They fucked up. They know it and I know it.
They get paid to do a very simple job and yet, they fucked up.
Gathered together they sat quietly, some with their heads down – others staring blankly at the walls. I notice sheets of paper on the conference table in front of them.
After entering the open room, I attempt to slam the office door behind me. The restraint of the door closer opts to ease it shut instead. Is that a sign, subtle but powerful? “Show restraint,” I think to myself, “check your anger at the door.”
I straighten my tie as well as my posture.
Heads rise and their attention shifts towards me. I greet the group with a smile and reassure them that their jobs are still intact, regardless of this mishap. “We all make mistakes, right guys?”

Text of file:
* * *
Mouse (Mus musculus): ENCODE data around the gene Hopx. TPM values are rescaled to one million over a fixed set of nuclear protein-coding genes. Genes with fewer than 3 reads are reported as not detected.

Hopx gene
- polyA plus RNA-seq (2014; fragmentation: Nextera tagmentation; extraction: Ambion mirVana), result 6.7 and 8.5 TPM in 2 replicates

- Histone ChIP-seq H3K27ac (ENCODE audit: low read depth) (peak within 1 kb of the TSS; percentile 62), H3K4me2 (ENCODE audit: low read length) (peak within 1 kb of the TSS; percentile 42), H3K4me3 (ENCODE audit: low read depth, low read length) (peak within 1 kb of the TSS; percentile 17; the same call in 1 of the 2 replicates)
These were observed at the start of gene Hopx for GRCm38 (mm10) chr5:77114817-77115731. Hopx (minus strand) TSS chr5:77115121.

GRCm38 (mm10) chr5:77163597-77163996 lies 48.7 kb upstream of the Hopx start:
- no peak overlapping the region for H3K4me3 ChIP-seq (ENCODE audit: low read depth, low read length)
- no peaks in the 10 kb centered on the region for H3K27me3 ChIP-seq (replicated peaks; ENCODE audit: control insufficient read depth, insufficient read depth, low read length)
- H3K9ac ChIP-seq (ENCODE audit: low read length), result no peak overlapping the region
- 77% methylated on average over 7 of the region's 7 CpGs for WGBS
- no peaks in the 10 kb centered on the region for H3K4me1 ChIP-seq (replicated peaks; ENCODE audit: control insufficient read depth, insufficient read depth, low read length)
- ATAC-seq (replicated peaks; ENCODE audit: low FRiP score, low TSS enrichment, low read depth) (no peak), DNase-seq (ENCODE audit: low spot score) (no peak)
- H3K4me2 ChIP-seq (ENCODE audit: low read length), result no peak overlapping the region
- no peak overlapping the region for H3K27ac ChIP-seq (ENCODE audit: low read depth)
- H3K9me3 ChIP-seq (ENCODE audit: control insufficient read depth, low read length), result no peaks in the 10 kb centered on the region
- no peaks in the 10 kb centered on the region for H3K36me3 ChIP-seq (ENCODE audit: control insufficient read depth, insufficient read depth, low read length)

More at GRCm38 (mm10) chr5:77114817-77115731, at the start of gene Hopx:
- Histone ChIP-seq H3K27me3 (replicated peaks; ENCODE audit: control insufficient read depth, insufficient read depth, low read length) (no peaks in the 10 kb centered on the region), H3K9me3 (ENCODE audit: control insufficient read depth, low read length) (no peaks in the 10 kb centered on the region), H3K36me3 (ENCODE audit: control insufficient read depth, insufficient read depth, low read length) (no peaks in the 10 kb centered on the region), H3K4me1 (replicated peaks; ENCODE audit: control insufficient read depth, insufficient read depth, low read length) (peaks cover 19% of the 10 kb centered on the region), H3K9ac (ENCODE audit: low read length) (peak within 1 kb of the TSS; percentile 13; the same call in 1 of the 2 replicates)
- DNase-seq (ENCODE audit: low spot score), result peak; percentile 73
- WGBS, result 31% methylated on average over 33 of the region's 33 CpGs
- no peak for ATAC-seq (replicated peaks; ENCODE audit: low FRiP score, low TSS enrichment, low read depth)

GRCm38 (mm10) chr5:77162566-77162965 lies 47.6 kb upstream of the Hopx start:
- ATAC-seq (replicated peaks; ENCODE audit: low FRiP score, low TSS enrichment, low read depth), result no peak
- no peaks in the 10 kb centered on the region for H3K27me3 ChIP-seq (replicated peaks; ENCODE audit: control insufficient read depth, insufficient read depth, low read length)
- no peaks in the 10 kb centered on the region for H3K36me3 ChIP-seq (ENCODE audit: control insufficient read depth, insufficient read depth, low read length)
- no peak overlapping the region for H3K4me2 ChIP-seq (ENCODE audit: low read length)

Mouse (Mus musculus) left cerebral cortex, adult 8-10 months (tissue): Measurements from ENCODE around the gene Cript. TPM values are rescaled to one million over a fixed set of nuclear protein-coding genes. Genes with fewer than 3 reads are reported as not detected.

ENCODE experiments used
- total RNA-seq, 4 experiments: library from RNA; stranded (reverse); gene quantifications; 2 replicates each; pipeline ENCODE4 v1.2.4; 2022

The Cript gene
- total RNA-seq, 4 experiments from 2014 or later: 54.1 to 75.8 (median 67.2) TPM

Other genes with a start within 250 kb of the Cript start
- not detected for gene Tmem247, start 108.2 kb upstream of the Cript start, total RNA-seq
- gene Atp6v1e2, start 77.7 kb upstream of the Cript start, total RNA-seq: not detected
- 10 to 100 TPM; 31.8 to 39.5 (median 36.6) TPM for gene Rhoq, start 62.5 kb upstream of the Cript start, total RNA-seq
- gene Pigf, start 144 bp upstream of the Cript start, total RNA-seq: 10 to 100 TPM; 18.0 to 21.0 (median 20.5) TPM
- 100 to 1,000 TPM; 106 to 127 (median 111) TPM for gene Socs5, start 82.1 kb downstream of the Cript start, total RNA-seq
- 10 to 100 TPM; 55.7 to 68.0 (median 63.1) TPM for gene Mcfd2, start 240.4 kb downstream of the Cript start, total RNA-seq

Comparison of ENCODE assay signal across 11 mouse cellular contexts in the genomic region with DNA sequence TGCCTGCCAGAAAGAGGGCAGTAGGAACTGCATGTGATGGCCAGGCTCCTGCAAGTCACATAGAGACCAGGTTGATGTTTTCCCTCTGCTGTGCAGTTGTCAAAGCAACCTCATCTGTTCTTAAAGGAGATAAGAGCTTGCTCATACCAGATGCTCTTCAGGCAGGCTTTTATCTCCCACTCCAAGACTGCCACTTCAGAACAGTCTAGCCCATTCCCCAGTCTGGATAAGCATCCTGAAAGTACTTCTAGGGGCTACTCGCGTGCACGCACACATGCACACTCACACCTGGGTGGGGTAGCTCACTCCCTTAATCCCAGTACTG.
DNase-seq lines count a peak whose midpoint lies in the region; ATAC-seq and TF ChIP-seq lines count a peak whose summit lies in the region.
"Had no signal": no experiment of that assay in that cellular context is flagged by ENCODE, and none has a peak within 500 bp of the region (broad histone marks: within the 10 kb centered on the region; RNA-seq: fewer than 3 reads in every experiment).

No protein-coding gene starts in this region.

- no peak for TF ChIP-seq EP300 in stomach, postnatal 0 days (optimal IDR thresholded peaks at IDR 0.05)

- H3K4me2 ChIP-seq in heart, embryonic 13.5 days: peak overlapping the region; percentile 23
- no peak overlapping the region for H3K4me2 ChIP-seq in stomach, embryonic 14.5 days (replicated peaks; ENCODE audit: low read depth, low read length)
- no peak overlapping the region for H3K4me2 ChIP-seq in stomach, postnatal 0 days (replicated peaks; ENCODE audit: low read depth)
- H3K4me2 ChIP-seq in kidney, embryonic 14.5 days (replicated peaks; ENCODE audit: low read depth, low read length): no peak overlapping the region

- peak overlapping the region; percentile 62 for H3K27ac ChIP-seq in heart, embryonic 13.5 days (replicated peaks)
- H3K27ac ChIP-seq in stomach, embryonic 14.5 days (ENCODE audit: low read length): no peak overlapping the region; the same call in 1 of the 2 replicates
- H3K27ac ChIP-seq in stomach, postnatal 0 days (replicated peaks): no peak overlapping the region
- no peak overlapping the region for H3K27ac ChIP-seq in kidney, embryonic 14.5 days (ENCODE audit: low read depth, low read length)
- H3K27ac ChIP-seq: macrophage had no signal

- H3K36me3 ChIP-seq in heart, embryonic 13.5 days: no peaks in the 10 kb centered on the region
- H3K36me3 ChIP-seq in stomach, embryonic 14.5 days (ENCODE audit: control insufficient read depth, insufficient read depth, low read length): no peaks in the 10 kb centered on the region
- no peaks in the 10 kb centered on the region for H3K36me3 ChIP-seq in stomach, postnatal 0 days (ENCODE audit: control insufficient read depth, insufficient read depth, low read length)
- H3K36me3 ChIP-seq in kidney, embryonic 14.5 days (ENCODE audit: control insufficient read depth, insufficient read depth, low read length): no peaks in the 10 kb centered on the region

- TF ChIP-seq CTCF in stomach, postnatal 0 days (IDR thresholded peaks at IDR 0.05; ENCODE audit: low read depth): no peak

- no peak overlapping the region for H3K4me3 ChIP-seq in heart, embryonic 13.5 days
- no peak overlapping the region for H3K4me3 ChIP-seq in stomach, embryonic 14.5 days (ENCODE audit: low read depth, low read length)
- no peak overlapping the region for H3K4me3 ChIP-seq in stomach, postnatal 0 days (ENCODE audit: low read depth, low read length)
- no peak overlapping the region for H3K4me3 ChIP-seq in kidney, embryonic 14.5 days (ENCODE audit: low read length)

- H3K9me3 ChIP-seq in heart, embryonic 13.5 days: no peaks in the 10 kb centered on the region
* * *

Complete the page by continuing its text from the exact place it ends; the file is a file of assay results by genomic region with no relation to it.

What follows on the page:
I must admit, this isn’t my typical reaction to human error, but it felt natural. I make brief eye contact with Gloria, the project manager. Her expression is altogether one of caution and relief.
I begin to speak at a pace that allows me to make eye contact with each of the ten individuals in the room.